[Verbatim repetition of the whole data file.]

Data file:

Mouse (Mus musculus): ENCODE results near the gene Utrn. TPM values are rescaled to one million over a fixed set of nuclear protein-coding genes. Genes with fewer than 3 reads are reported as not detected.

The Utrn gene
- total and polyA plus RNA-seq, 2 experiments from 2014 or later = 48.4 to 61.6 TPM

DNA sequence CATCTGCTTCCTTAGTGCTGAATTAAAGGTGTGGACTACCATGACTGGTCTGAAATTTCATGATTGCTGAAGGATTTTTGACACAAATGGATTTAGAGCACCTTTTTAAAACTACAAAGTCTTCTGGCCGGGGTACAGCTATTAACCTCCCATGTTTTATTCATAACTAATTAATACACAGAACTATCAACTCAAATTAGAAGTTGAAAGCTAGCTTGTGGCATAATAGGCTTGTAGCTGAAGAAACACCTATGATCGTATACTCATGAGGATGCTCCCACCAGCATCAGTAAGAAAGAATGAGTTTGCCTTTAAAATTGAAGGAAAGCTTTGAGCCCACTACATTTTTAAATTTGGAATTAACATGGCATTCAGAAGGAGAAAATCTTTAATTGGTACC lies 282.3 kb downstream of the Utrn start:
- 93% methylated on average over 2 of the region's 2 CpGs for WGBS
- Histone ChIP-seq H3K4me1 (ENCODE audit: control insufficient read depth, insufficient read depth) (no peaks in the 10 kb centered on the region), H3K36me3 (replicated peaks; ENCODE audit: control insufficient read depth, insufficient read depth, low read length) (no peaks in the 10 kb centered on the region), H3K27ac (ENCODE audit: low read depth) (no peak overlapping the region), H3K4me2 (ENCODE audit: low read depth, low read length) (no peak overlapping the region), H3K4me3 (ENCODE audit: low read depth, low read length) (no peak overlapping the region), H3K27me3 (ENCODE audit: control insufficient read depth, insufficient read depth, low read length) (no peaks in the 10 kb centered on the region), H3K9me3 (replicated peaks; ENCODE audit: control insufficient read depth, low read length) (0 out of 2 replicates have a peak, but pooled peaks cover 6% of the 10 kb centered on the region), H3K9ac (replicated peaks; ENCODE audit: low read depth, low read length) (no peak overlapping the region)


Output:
Mouse (Mus musculus): ENCODE results near the gene Utrn. TPM values are rescaled to one million over a fixed set of nuclear protein-coding genes. Genes with fewer than 3 reads are reported as not detected.

The Utrn gene
- total and polyA plus RNA-seq, 2 experiments from 2014 or later = 48.4 to 61.6 TPM

DNA sequence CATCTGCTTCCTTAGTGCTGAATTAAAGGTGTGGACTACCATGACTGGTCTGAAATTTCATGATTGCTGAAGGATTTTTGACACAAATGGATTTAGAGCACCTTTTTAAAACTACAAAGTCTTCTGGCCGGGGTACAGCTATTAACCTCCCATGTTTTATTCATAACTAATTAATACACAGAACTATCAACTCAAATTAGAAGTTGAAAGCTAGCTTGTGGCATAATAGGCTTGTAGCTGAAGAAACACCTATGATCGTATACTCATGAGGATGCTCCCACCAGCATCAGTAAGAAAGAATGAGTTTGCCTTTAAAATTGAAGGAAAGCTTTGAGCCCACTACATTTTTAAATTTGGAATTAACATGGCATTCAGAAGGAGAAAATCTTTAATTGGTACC lies 282.3 kb downstream of the Utrn start:
- 93% methylated on average over 2 of the region's 2 CpGs for WGBS
- Histone ChIP-seq H3K4me1 (ENCODE audit: control insufficient read depth, insufficient read depth) (no peaks in the 10 kb centered on the region), H3K36me3 (replicated peaks; ENCODE audit: control insufficient read depth, insufficient read depth, low read length) (no peaks in the 10 kb centered on the region), H3K27ac (ENCODE audit: low read depth) (no peak overlapping the region), H3K4me2 (ENCODE audit: low read depth, low read length) (no peak overlapping the region), H3K4me3 (ENCODE audit: low read depth, low read length) (no peak overlapping the region), H3K27me3 (ENCODE audit: control insufficient read depth, insufficient read depth, low read length) (no peaks in the 10 kb centered on the region), H3K9me3 (replicated peaks; ENCODE audit: control insufficient read depth, low read length) (0 out of 2 replicates have a peak, but pooled peaks cover 6% of the 10 kb centered on the region), H3K9ac (replicated peaks; ENCODE audit: low read depth, low read length) (no peak overlapping the region)